Chancellor of the Exchequer George Osborne said the U.K.’s exit from loose monetary policy “is going to come” and Bank of England Governor Mark Carney has indicated that borrowing costs are set to rise.
“The governor has signaled, I think, pretty clearly the direction that interest rates are heading,” Osborne said in an interview with the BBC’s Radio 4 “Today” program during a trip to China Tuesday. “We’ve got the right people to make that call.”
Carney said last week there’s a chance that rates will need to increase from a record low in early in 2016 if the economy continues to grow and inflation pressures pick up. The governor was among the majority of officials who voted this month to keep the benchmark at 0.5 percent, with Ian McCafferty maintaining his call for a quarter-point increase.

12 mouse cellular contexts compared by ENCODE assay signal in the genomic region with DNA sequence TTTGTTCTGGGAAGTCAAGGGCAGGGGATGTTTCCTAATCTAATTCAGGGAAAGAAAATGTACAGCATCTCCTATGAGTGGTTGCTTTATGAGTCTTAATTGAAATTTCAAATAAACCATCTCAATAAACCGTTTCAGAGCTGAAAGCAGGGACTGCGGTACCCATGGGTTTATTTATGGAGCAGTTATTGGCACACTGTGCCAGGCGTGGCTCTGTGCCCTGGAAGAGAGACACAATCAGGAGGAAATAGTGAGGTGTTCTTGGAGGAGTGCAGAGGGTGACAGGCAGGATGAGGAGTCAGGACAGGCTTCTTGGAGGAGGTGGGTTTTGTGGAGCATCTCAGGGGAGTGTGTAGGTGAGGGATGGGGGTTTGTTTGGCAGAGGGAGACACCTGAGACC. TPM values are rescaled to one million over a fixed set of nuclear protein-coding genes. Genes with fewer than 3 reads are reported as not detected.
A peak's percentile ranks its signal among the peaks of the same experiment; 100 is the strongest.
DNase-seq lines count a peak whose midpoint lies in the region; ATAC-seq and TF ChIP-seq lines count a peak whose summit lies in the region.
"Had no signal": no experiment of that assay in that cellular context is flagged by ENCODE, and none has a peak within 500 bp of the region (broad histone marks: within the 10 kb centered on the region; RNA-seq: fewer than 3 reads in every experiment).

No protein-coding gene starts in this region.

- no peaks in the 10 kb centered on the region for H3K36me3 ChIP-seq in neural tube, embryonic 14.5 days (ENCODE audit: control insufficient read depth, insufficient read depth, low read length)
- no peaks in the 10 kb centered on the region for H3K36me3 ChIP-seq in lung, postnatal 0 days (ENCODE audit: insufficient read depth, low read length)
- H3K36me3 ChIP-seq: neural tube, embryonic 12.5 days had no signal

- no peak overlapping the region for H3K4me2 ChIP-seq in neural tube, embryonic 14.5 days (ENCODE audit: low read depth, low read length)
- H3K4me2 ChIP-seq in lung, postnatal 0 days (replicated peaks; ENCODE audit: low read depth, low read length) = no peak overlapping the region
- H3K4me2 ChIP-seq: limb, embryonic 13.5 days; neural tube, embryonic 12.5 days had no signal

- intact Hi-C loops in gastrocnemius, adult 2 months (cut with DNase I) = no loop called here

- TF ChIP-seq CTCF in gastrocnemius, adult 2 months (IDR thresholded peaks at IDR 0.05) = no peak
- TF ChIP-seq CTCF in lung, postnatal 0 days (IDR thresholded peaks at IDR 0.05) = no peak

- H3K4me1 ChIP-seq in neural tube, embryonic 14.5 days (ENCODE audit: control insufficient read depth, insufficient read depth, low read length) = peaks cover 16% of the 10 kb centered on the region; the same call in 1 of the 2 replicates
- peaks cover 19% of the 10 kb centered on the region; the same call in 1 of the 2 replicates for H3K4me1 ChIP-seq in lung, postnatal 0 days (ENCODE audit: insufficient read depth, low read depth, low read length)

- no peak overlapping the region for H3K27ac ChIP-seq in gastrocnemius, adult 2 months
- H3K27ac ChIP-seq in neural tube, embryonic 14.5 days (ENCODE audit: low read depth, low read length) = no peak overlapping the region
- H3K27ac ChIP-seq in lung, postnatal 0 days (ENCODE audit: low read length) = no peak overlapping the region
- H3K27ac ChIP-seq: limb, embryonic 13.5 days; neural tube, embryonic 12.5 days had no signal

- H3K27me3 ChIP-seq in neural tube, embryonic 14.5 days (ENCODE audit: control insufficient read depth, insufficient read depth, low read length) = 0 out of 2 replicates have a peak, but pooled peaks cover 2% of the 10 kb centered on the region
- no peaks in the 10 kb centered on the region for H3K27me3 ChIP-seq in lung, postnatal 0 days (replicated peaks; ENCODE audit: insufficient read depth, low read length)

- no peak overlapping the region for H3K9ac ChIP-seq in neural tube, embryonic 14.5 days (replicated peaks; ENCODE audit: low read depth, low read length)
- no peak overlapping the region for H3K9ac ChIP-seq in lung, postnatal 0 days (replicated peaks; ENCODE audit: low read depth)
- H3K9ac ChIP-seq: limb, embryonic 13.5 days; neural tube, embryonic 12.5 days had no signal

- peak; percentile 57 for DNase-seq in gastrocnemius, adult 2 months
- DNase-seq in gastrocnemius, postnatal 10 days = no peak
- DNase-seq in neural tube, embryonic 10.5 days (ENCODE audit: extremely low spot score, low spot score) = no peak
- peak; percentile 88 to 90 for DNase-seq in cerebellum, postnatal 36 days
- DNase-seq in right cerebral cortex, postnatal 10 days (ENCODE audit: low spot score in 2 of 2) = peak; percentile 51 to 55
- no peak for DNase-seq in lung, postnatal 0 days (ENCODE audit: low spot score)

While reiterating that monetary policy was a matter for the independent central bank, Osborne said talk of removing stimulus was an indication of economic success.
The BOE and the U.S. Federal Reserve are getting close to withdrawing the emergency measures put in place to counter the financial crisis, with rate-setters in both countries weighing slow inflation against solid labor-market data.
“The general signal coming from the Bank of England, the general signal coming from the Federal Reserve, is because the British and American economies have been growing robustly in the last couple of years,” Osborne said. “The exit from very loose monetary policy is going to come.”